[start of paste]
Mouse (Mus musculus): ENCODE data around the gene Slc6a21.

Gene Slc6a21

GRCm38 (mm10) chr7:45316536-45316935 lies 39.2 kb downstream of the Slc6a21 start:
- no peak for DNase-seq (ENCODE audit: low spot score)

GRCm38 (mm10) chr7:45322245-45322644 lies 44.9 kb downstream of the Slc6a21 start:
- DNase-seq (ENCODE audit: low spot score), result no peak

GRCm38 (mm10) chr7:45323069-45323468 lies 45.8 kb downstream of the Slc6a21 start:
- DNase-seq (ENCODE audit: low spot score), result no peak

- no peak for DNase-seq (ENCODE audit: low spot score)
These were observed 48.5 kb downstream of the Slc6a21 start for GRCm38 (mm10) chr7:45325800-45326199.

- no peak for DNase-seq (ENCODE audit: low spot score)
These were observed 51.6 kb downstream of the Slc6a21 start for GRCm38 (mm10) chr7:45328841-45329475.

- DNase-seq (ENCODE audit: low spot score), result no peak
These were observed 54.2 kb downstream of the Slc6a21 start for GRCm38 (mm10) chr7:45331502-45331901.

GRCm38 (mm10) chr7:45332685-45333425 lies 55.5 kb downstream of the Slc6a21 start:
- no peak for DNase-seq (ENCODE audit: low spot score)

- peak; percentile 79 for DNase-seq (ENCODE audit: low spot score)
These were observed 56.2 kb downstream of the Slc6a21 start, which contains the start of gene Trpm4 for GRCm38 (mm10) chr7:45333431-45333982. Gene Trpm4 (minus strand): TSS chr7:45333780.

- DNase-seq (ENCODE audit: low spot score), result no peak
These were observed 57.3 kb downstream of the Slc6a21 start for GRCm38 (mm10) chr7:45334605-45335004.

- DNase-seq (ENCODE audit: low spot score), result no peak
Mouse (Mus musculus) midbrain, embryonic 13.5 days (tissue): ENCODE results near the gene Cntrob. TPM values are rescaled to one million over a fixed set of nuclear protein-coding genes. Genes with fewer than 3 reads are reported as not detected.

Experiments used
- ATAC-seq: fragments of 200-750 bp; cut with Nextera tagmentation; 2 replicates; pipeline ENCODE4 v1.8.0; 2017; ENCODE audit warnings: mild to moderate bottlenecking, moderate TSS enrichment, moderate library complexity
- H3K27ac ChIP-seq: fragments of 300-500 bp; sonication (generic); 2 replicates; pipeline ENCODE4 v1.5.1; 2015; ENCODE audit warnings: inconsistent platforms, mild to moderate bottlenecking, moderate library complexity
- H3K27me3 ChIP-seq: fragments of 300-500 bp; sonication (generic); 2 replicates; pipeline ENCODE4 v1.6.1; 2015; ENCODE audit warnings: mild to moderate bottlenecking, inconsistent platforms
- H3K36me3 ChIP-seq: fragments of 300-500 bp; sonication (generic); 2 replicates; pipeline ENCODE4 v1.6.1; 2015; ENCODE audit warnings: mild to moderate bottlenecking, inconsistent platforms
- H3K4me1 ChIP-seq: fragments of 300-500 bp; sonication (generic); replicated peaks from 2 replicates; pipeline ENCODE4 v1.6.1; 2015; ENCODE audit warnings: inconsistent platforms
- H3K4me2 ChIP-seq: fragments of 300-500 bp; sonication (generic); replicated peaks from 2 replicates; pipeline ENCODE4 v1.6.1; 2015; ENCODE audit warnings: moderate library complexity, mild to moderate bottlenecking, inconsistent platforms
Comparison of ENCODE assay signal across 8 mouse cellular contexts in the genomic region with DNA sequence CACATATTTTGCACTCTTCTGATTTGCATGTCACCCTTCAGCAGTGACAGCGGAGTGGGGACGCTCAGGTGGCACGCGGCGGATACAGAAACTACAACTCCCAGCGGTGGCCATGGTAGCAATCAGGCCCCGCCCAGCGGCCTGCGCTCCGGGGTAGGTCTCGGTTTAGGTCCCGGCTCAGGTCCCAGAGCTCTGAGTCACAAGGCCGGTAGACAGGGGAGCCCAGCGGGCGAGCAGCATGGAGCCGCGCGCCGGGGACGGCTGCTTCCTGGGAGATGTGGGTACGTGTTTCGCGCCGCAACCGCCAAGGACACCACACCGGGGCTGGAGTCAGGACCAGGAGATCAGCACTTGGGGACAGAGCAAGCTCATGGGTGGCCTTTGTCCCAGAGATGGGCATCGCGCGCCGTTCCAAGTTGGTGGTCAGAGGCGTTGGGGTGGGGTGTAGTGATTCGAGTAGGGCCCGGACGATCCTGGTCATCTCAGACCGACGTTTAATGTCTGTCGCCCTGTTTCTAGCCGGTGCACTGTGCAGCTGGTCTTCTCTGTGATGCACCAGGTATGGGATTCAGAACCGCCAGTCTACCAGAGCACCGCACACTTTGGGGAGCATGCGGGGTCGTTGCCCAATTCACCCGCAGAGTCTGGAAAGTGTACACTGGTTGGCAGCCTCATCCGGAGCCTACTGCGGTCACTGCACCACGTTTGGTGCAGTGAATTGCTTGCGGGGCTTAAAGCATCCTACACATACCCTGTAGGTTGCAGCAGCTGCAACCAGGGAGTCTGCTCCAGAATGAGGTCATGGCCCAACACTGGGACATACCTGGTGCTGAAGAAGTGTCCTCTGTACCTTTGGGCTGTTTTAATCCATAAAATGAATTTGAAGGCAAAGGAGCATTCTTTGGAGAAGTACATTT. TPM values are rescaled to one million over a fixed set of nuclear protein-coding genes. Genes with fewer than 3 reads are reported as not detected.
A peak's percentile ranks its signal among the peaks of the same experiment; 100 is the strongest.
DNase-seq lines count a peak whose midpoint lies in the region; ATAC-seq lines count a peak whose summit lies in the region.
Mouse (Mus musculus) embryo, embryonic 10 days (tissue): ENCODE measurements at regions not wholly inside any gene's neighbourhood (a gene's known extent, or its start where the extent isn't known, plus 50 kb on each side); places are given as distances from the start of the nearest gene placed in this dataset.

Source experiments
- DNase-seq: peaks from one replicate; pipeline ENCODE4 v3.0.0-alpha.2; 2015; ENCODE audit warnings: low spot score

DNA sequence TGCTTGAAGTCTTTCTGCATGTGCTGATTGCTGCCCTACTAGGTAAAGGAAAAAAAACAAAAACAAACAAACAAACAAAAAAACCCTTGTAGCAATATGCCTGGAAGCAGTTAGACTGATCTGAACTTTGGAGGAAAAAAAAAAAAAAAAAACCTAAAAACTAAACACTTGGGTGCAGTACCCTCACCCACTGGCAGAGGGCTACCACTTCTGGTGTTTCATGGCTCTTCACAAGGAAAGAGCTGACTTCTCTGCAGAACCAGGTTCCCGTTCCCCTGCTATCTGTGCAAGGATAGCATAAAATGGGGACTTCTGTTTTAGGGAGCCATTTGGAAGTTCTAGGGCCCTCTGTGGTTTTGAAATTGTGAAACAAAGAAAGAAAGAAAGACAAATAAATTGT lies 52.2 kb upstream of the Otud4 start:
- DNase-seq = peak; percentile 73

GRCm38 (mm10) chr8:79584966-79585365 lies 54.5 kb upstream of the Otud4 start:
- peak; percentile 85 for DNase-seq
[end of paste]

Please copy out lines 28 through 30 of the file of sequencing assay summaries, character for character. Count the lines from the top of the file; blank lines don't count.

- H3K4me1 ChIP-seq: fragments of 300-500 bp; sonication (generic); replicated peaks from 2 replicates; pipeline ENCODE4 v1.6.1; 2015; ENCODE audit warnings: inconsistent platforms
- H3K4me2 ChIP-seq: fragments of 300-500 bp; sonication (generic); replicated peaks from 2 replicates; pipeline ENCODE4 v1.6.1; 2015; ENCODE audit warnings: moderate library complexity, mild to moderate bottlenecking, inconsistent platforms
Comparison of ENCODE assay signal across 8 mouse cellular contexts in the genomic region with DNA sequence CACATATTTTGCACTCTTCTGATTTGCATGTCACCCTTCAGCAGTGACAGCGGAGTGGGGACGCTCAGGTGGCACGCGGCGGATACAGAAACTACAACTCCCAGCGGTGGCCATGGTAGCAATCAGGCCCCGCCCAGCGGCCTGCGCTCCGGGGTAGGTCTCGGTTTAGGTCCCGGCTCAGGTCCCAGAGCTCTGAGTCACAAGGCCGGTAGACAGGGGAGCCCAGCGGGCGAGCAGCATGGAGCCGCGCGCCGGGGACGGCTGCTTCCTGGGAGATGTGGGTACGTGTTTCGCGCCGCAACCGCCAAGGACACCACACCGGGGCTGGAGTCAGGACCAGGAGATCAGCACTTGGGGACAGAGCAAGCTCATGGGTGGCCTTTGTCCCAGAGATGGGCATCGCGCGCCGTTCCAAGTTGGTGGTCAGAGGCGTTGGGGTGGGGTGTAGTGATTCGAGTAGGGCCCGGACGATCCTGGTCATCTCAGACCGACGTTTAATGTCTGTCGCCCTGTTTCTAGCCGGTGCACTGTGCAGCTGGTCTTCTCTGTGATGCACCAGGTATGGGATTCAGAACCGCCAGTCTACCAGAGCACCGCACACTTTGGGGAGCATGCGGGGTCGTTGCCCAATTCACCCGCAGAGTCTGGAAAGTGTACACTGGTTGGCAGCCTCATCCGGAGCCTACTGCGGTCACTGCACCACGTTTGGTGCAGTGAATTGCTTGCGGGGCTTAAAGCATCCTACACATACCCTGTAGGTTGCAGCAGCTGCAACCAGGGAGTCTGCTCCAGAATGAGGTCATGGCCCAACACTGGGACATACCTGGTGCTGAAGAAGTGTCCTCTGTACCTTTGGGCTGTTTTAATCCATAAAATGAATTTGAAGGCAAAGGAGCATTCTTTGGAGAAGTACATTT. TPM values are rescaled to one million over a fixed set of nuclear protein-coding genes. Genes with fewer than 3 reads are reported as not detected.